Green Belt, threats and opportunities

27 / 03 / 2018

“In this crowded island we must not build without given careful thought to where we build…that big towns are restrained from sprawling haphazardly into the countryside…”

These were some of the reasons underpinning the introduction of the green belt in 1955.

Housing Crisis

The main political parties have accepted that England suffers from a housing crisis and the government has accepted that the acute shortage of housing means that some 300,000 new homes are required to be built every year to provide homes which are “affordable” to the general public.  Those in the industry responsible for delivering these homes estimate that some 45% of this housing need is in London and the South East.

Local Plan

Local planning authorities are required to assess the need for housing in their area and identify where and when those new homes will be delivered.  Failure to do so means the local authority cannot meet its housing requirements and would not have sound local plans to protect them against unplanned development in the countryside/green belt.

Planning Policy

The fundamental principles of preventing the restricted sprawl and safeguarding the countryside have  been maintained since the 1950s. The basic overriding rule is that development on the green belt is not permitted unless “very special circumstances” exist to justify such exception.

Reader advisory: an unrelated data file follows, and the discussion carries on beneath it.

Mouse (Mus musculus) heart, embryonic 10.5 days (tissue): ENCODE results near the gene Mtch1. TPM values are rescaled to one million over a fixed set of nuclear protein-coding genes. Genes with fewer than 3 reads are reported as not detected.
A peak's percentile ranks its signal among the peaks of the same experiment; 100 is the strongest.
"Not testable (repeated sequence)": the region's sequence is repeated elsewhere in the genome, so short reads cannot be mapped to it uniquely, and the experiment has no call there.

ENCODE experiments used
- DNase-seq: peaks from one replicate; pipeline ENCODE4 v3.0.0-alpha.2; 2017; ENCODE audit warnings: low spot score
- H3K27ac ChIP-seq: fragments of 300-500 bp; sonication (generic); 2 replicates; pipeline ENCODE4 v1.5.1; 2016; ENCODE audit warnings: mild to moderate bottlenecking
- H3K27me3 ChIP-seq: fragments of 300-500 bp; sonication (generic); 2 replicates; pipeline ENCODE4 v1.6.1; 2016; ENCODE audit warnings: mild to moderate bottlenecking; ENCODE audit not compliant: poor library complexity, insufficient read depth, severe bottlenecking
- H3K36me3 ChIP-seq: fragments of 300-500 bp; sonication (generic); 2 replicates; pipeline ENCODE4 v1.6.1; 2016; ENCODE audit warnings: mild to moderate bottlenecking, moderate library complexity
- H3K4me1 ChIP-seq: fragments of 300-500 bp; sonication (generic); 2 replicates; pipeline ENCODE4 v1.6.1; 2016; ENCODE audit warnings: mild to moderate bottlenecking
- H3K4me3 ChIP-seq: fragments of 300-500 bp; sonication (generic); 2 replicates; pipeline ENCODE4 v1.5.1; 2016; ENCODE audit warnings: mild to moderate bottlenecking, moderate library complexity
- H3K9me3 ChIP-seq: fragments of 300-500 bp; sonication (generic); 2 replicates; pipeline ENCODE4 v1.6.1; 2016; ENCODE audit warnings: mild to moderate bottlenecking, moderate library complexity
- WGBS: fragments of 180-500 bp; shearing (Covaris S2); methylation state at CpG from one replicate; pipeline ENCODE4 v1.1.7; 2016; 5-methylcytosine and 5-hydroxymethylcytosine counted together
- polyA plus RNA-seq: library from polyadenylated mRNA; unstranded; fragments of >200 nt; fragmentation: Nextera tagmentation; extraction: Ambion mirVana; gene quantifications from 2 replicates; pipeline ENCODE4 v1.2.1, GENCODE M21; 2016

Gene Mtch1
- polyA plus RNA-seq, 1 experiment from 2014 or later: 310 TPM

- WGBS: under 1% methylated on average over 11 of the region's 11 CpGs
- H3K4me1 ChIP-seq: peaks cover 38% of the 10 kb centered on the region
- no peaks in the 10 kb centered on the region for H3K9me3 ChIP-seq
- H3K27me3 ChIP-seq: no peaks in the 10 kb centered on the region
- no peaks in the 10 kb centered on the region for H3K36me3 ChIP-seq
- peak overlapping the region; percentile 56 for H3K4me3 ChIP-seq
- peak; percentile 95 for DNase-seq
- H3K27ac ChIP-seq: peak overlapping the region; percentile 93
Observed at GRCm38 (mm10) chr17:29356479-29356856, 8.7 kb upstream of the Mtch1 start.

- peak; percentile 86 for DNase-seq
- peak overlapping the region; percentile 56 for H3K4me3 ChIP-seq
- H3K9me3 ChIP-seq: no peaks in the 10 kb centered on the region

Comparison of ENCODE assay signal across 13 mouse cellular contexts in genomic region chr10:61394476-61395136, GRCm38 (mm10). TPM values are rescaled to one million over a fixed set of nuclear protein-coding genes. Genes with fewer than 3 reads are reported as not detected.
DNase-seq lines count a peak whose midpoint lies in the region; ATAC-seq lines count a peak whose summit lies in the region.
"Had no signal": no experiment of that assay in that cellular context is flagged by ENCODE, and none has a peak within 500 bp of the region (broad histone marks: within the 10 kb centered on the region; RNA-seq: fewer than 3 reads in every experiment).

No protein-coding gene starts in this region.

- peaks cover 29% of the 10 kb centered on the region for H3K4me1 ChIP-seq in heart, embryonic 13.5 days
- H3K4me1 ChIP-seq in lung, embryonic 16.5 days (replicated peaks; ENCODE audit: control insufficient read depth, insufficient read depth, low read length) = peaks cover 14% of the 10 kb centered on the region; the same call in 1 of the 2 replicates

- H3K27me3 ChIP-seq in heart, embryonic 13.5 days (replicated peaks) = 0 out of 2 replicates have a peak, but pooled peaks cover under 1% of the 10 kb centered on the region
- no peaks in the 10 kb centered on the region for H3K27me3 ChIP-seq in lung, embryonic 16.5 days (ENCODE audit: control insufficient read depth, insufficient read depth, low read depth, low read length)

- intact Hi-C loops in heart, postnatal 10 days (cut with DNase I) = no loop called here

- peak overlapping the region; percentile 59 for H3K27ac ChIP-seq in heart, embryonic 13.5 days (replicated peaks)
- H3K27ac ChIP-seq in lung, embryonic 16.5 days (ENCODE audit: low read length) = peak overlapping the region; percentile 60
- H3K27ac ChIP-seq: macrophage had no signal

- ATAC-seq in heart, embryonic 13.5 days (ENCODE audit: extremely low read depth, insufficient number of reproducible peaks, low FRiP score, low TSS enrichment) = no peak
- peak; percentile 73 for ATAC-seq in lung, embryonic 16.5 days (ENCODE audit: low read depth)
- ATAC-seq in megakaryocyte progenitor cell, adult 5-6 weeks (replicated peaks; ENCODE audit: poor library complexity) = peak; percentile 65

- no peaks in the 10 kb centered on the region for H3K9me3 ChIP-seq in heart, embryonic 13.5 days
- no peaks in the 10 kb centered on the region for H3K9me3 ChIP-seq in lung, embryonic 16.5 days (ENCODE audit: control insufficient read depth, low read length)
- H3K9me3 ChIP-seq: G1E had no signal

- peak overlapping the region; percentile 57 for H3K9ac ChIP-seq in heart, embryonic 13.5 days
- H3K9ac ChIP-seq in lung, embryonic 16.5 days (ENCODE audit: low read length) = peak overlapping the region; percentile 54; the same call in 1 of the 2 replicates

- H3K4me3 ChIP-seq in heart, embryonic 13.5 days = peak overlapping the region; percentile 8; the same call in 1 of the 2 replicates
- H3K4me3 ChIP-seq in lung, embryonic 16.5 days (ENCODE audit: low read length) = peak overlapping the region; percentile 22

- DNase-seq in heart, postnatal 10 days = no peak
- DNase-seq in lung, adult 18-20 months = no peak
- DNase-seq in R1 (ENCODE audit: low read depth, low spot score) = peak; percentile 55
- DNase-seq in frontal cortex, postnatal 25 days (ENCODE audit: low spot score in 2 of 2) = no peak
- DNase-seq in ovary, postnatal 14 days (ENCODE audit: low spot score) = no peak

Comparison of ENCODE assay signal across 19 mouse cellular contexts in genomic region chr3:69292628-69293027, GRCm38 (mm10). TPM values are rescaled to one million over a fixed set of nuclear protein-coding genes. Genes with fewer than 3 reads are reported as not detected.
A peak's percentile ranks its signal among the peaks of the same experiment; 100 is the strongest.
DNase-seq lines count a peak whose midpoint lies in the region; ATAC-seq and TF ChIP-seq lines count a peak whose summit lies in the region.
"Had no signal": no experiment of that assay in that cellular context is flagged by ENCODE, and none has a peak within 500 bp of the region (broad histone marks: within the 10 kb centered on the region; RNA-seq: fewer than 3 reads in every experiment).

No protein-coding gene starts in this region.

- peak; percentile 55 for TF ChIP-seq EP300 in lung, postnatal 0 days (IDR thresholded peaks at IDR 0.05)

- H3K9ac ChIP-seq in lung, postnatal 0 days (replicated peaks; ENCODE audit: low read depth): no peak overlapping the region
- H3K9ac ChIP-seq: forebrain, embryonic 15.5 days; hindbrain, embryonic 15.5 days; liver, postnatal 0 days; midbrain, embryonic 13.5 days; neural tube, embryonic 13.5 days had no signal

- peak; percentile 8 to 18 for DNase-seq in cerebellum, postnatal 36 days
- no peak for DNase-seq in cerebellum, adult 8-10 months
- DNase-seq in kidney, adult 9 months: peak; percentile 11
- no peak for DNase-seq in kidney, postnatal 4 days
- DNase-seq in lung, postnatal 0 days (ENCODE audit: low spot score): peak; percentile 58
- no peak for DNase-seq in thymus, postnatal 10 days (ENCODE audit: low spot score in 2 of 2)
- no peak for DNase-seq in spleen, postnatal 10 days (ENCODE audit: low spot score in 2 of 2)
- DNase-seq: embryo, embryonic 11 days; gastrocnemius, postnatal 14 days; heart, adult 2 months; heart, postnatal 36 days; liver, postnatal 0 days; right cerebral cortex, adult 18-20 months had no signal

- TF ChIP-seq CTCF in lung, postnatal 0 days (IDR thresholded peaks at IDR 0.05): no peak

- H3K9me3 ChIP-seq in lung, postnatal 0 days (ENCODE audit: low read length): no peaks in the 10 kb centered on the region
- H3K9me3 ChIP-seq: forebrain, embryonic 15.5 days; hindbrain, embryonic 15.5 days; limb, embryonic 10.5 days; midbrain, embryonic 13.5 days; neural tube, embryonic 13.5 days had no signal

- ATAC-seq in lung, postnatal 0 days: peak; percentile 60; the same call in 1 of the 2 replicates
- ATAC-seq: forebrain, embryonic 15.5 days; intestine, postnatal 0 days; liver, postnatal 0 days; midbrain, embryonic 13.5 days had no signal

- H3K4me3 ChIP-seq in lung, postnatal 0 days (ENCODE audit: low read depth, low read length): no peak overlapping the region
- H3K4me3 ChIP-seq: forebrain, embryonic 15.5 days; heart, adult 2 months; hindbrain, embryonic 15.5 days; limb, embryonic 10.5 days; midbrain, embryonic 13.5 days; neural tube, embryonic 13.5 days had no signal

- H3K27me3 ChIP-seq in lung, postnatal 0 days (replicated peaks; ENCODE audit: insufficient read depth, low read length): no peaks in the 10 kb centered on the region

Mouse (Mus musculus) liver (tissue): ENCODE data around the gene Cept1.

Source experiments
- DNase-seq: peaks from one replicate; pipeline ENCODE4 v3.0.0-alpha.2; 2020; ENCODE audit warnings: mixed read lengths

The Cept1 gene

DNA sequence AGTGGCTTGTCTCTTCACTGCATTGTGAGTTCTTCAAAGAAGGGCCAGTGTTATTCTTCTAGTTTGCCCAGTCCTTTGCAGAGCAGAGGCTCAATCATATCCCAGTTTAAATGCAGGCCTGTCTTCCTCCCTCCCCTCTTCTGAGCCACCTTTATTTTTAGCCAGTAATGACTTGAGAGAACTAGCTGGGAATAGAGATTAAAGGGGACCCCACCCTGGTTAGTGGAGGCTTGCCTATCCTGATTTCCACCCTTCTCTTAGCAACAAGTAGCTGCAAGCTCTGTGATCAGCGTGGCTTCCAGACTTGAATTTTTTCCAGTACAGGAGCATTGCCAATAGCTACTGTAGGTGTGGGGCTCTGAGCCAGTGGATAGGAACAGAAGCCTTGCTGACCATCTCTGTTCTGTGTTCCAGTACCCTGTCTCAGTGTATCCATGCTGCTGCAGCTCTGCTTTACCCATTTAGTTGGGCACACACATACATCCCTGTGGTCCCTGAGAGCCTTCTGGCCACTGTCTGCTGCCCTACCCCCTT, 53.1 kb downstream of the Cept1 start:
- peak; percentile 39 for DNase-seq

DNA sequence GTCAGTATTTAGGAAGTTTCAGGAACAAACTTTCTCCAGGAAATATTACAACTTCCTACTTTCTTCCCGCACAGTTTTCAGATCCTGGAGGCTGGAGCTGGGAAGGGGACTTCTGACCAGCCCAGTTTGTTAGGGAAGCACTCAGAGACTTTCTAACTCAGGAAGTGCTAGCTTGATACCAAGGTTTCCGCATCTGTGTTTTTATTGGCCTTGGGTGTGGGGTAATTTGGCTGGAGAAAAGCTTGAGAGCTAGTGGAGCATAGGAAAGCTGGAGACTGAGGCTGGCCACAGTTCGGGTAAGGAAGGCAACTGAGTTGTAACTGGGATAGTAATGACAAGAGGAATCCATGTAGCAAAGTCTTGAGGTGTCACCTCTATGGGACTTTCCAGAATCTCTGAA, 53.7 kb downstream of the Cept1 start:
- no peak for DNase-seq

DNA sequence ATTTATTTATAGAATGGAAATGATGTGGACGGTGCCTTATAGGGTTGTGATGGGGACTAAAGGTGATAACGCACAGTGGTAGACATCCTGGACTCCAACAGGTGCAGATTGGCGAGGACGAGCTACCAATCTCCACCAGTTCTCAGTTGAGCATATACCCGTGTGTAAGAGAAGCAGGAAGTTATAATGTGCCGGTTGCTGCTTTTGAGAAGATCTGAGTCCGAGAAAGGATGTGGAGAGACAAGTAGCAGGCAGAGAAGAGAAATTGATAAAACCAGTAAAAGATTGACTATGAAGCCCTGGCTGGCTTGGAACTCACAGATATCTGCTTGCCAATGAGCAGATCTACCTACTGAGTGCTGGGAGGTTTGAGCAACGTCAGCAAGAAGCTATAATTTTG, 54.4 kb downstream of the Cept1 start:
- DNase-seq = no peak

In recent months the London Mayor has published his London Plan and the government has published its proposed revision to the National Planning Policy Framework (NPPF).

Changes afoot

There is the possibility now that in the event that the development plan is out of date and the planning authority has not delivered sufficient numbers of housing that exceptions can be made on previously developed land on the green belt if either affordable housing or Starter Homes are provided and there is no substantial harm to the openness of the green belt.

In addition local planning authorities will be required to identify and set out the ways in which the impact of removing land from the green belt can be offset through compensatory improvements to the environmental quality and accessibility of the green belt. The simple fact of setting out offset possibilities may provide new opportunities which until now did not exist.  The key is for landowners and developers to seek de-allocation of green belt through the local plan process and not wait until they are ready to submit planning applications.